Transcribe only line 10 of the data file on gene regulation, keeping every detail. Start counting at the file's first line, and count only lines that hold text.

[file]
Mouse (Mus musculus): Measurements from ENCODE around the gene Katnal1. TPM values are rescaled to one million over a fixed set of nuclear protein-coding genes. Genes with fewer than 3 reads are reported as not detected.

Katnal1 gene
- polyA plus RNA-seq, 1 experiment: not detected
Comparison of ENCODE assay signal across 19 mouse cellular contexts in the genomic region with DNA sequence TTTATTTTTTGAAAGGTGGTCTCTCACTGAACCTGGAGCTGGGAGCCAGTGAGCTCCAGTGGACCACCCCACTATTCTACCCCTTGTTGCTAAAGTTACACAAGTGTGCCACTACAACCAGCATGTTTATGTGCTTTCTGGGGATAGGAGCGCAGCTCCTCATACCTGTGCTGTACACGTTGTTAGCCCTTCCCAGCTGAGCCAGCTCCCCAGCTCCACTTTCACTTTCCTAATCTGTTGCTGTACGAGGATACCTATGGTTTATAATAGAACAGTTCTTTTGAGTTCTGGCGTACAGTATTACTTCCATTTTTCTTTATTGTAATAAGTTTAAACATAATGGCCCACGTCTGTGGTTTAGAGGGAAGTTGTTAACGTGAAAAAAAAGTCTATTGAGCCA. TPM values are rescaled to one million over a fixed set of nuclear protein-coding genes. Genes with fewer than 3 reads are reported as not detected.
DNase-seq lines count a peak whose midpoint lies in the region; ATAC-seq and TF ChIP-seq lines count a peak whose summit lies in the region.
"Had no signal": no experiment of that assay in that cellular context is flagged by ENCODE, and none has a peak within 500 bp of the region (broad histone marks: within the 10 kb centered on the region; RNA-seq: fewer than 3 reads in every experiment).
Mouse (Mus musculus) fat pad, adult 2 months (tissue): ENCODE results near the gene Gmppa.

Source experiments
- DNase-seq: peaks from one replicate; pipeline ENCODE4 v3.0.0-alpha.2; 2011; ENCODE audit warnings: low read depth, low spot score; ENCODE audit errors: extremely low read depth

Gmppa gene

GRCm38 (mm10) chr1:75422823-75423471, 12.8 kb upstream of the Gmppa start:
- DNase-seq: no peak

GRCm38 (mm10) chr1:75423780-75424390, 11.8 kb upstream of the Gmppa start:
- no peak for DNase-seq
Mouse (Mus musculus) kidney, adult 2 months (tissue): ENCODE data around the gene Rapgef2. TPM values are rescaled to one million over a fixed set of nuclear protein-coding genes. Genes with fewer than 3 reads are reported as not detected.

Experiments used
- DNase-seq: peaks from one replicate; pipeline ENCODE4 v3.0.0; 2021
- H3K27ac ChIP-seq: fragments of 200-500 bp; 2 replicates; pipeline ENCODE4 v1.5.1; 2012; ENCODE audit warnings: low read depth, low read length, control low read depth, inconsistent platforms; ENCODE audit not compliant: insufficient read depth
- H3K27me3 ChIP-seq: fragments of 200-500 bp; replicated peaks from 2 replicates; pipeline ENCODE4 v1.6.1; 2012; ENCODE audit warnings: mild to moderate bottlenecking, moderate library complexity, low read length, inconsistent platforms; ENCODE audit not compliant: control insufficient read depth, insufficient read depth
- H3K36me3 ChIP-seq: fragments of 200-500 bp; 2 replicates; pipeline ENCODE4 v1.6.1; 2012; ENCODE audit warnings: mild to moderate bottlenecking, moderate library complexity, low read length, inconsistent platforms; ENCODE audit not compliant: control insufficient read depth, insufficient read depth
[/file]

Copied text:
Gmppa gene